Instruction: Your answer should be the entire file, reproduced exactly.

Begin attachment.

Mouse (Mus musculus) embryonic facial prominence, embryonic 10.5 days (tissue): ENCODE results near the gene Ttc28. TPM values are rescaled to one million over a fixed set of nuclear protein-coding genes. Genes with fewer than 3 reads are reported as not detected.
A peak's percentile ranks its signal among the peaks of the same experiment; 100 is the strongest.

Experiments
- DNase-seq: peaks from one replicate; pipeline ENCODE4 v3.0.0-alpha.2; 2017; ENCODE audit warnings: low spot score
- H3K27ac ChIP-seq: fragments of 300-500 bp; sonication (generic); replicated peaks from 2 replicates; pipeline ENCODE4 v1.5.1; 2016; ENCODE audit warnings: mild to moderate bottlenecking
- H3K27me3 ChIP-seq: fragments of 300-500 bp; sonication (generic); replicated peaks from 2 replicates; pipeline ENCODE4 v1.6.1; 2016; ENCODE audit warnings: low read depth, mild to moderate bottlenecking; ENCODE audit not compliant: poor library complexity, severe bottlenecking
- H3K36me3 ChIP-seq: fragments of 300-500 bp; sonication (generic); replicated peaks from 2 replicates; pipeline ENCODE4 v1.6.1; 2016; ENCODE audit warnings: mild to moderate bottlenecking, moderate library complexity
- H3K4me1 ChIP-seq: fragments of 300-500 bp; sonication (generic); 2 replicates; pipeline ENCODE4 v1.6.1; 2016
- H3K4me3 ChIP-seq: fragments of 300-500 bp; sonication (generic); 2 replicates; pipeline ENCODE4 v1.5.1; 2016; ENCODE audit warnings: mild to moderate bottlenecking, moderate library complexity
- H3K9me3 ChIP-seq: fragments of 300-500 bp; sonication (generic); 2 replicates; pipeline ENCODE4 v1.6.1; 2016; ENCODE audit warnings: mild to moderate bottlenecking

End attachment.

Mouse (Mus musculus) embryonic facial prominence, embryonic 10.5 days (tissue): ENCODE results near the gene Ttc28. TPM values are rescaled to one million over a fixed set of nuclear protein-coding genes. Genes with fewer than 3 reads are reported as not detected.
A peak's percentile ranks its signal among the peaks of the same experiment; 100 is the strongest.

Experiments
- DNase-seq: peaks from one replicate; pipeline ENCODE4 v3.0.0-alpha.2; 2017; ENCODE audit warnings: low spot score
- H3K27ac ChIP-seq: fragments of 300-500 bp; sonication (generic); replicated peaks from 2 replicates; pipeline ENCODE4 v1.5.1; 2016; ENCODE audit warnings: mild to moderate bottlenecking
- H3K27me3 ChIP-seq: fragments of 300-500 bp; sonication (generic); replicated peaks from 2 replicates; pipeline ENCODE4 v1.6.1; 2016; ENCODE audit warnings: low read depth, mild to moderate bottlenecking; ENCODE audit not compliant: poor library complexity, severe bottlenecking
- H3K36me3 ChIP-seq: fragments of 300-500 bp; sonication (generic); replicated peaks from 2 replicates; pipeline ENCODE4 v1.6.1; 2016; ENCODE audit warnings: mild to moderate bottlenecking, moderate library complexity
- H3K4me1 ChIP-seq: fragments of 300-500 bp; sonication (generic); 2 replicates; pipeline ENCODE4 v1.6.1; 2016
- H3K4me3 ChIP-seq: fragments of 300-500 bp; sonication (generic); 2 replicates; pipeline ENCODE4 v1.5.1; 2016; ENCODE audit warnings: mild to moderate bottlenecking, moderate library complexity
- H3K9me3 ChIP-seq: fragments of 300-500 bp; sonication (generic); 2 replicates; pipeline ENCODE4 v1.6.1; 2016; ENCODE audit warnings: mild to moderate bottlenecking